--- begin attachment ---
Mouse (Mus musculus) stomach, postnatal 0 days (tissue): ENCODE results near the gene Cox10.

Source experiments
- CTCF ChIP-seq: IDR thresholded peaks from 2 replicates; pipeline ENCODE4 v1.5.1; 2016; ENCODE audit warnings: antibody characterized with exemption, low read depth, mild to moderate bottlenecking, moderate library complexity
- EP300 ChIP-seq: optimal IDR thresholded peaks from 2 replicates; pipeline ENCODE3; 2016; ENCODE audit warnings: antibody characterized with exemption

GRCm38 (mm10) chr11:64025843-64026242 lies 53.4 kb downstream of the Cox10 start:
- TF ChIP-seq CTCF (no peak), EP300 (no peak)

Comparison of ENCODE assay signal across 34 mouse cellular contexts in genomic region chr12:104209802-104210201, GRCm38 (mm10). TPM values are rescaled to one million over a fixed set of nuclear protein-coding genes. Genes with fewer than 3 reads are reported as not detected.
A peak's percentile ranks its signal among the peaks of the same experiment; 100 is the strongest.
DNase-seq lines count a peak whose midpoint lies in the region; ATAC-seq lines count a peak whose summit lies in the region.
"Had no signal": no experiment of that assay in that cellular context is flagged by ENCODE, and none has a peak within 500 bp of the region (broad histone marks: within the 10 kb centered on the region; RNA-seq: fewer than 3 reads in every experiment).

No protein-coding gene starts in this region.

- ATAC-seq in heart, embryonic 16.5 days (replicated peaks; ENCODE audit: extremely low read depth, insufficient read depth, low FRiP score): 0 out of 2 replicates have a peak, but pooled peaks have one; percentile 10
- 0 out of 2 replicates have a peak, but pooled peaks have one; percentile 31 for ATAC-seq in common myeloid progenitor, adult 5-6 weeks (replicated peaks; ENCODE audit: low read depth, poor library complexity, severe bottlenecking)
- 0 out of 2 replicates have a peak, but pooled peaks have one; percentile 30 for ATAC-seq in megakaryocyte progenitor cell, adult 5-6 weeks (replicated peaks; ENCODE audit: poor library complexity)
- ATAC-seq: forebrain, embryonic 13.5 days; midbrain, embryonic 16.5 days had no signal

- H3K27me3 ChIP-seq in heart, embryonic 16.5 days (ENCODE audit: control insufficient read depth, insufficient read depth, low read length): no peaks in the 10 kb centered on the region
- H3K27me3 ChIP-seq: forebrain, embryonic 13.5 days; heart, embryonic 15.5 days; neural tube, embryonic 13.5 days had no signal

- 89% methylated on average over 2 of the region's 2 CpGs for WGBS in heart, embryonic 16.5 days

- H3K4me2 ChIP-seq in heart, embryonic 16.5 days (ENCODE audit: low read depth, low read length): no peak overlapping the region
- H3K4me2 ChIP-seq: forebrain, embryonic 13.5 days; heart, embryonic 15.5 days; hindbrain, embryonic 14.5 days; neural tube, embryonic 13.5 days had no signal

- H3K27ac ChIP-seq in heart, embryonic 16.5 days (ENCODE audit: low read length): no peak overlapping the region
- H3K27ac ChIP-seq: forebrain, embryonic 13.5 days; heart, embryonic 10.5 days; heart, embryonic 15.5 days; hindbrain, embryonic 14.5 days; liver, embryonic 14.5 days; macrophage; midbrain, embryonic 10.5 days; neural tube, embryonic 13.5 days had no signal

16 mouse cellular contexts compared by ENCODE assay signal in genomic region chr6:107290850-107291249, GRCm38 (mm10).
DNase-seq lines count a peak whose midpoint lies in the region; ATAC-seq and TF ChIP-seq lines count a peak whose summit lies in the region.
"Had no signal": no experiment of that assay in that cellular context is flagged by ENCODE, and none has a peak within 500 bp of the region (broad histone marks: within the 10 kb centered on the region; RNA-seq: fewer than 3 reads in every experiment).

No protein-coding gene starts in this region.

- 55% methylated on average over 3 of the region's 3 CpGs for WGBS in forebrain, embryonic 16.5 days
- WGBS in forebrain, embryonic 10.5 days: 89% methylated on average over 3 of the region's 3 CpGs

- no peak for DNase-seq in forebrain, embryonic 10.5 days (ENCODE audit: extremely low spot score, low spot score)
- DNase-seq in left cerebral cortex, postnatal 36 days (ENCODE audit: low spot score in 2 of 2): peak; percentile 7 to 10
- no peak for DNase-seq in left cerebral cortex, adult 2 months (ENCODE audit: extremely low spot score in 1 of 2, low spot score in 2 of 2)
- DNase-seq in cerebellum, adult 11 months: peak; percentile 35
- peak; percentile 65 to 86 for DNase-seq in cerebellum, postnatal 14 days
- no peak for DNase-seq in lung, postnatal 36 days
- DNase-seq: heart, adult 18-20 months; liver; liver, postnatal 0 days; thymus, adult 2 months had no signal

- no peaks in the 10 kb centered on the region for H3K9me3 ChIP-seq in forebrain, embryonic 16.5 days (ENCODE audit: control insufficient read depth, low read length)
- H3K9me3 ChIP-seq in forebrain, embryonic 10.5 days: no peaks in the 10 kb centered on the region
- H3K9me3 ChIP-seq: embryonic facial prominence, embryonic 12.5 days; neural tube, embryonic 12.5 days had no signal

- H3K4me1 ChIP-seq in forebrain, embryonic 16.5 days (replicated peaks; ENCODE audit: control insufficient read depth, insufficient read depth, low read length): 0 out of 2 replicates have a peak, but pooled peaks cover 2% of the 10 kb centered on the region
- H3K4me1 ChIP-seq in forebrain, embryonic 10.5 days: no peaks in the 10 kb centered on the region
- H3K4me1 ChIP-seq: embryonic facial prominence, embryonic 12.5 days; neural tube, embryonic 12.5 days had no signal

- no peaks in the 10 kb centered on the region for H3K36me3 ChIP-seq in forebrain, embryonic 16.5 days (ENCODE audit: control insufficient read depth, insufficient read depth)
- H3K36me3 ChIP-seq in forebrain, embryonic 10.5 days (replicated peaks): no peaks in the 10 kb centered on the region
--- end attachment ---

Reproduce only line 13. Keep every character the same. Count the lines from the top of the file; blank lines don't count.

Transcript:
- 0 out of 2 replicates have a peak, but pooled peaks have one; percentile 31 for ATAC-seq in common myeloid progenitor, adult 5-6 weeks (replicated peaks; ENCODE audit: low read depth, poor library complexity, severe bottlenecking)